PHILLIPS, Thomas Dudley
|1 June 1959
|Warrant Officer Class 2
|Australian Army Training Team Vietnam (AATTV)
|Cardiff, Wales, 25 May 1927
|Puckapunyal, Mitchell, Victoria
|Not yet discovered
|Died of wounds, South Vietnam, 20 March 1966, aged 38 years
Woden (Canberra) Public Cemetery, ACT
Initially interred Terendak Military Cemetery Malaysia Remains repatriated to Australia 2nd June 2016, Woden Cemetery, Phillip, Canberra, Australian Capital Territory, Australia
|Adelaide Post Second World War Memorial, Adelaide Vietnam War Memorial, Australian War Memorial Roll of Honour, Canungra - The Grove - AATTV Row of Memory, Grafton Clarence Valley Vietnam Veterans Memorial, Kallangur Vietnam Veterans' Place, Pooraka War Memorial, Port Pirie Vietnam Veterans Honour Wall, Seymour Vietnam Veterans Commemorative Walk Roll of Honour
Vietnam War Service
|1 Jun 1959:
|Enlisted Australian Army (Post WW2)
|7 Oct 1965:
|Involvement Australian Army (Post WW2), Warrant Officer Class 2, 42352, Australian Army Training Team Vietnam (AATTV)
|7 Oct 1965:
|Involvement Australian Army (Post WW2), Warrant Officer Class 2, 42352
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Army Number.. 42352
Substantive Rank. Sergeant
Temporary Rank: Warrant Officer Class Two
Christian Name; Thomas Dudley
Honour or Award: MID (Posthumous)
Warrant Officer Thomas Dudley Phillips enlisted in the Australian Regular Army in June 1959 after previously serving for several years in the British Army. He then served continuously with the lst Armoured Regiment at Puckapunyal until posted to the Australian Army Training team in October 1965, and assigned as an adviser to Regional Force units in the central Vietnamese Province of Quang Ngai.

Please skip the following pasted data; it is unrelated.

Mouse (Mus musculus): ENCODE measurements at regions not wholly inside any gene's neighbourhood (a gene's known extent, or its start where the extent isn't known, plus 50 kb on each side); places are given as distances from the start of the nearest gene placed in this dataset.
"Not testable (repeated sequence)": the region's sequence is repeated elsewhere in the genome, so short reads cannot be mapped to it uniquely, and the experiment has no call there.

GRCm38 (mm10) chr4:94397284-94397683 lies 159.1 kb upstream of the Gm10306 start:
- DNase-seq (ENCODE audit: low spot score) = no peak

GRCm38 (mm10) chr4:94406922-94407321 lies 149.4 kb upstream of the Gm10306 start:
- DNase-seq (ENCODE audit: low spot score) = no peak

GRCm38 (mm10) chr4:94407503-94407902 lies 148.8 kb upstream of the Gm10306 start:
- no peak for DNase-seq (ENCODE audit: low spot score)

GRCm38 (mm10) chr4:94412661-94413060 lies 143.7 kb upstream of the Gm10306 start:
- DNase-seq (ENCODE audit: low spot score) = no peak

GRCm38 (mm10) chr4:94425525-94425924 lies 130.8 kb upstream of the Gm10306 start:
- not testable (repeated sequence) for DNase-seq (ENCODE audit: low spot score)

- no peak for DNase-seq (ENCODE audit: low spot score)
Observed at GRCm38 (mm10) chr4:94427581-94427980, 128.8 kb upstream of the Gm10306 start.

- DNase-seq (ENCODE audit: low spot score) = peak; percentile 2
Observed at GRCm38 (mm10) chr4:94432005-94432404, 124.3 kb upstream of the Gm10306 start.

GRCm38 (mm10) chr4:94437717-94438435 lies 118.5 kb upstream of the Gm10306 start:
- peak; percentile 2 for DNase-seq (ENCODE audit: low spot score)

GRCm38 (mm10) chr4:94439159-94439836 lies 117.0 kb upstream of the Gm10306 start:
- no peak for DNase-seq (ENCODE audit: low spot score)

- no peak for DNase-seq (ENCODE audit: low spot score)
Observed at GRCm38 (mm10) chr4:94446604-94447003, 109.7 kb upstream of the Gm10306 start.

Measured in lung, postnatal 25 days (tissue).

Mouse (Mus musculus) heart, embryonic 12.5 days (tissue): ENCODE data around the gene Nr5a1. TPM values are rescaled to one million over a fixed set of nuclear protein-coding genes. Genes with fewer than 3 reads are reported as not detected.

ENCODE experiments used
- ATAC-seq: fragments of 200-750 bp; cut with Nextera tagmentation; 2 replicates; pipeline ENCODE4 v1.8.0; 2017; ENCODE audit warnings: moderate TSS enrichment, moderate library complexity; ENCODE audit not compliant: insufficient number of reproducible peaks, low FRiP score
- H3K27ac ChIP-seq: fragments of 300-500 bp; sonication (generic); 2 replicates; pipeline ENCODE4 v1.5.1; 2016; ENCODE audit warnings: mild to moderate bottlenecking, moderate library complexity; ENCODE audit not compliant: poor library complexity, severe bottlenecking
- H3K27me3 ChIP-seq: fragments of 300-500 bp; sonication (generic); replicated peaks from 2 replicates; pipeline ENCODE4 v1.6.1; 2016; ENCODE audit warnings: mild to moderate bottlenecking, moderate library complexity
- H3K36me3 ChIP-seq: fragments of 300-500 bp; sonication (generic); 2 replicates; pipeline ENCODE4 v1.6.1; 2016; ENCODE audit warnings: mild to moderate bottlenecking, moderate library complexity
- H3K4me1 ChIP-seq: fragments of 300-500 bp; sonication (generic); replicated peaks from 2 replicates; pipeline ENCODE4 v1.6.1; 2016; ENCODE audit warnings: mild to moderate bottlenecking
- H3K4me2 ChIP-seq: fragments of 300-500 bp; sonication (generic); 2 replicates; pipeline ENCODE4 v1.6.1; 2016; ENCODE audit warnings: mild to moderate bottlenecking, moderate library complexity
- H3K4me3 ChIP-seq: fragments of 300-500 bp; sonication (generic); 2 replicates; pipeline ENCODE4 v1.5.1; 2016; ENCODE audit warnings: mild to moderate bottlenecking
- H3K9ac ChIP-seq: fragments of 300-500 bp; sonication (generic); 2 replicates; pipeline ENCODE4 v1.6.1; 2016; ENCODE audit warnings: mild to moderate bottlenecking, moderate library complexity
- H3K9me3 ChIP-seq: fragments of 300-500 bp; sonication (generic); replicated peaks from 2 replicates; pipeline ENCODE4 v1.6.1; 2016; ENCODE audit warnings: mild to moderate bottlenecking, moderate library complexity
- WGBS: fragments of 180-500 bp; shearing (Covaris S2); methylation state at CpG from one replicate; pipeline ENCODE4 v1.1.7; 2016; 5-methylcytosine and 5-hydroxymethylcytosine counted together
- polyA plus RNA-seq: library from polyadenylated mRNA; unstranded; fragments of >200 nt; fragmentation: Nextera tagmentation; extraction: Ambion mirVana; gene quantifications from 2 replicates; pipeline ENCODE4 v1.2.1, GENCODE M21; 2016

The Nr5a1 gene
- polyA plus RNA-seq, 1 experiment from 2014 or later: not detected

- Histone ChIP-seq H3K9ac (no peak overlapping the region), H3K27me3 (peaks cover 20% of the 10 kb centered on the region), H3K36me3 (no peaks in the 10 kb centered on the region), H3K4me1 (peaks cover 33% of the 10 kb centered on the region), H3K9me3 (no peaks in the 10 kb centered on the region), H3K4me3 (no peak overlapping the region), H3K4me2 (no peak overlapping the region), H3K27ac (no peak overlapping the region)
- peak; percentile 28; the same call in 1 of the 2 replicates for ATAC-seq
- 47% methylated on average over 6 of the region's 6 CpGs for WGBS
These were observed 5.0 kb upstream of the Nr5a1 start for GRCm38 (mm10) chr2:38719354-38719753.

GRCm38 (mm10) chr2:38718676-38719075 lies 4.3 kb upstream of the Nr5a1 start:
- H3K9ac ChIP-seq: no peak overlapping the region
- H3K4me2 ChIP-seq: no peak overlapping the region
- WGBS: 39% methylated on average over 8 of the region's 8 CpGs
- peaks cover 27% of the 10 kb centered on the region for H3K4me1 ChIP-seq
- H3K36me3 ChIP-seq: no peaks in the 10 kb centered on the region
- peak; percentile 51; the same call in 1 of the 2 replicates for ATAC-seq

On 18 March 1966, Warrant Officer Phillips was the adviser with the 423rd Regional Force Company on an operation in an area approximately 15 kilometres south of Quang Ngai City. He was accompanied by Warrant Officer John Neville Selmes, who was advising another Regional Force Company, and three United States Army Lieutenants. At 0810 hours both forces were engaged by a significantly superior Viet Cong and North Vietnamese Regular Force and a vicious fire fight ensued at close range. After approximately fifteen minutes all the Regional Force troops, with the exception of their Company Commanders, abandoned the position leaving the advisers to oppose the enemy alone and personal weapons only available since requests for artillery and air support had been refused.
At this point, whilst the group of advisers was attempting to withdraw, one of the US Lieutenants was wounded and Warrant Officer Selmes went to his assistance. While Selmes assisted the wounded officer to a safer position, Warrant Officer Phillips continuously exposed himself to heavy enemy fire in order to engage the enemy effectively and cover his comrades' movement. This enabled the wounded officer to be taken to a rear ward position from which support could again be called.
While Warrant Officer Phillips was providing covering fire and successfully impeding the enemy's' approach he was seriously wounded in the stomach by a burst of automatic fire. He was seen to stumble but nevertheless recovered and continued to give fire support until he could no longer stand. After his subsequent recovery by the remaining advisers and as a result of these wounds, he died in hospital on the morning of 20 March 1966.
During this engagement all the advisers were wounded. By his courageous action, both before and after being wounded, Warrant Officer Phillips enabled the remainder to reorganise their position and eventually arrange evacuation for the whole party, Warrant Officer Phillips sacrificed his life in this endeavour and his conduct was in the highest Australian tradition of courage and professional dedication.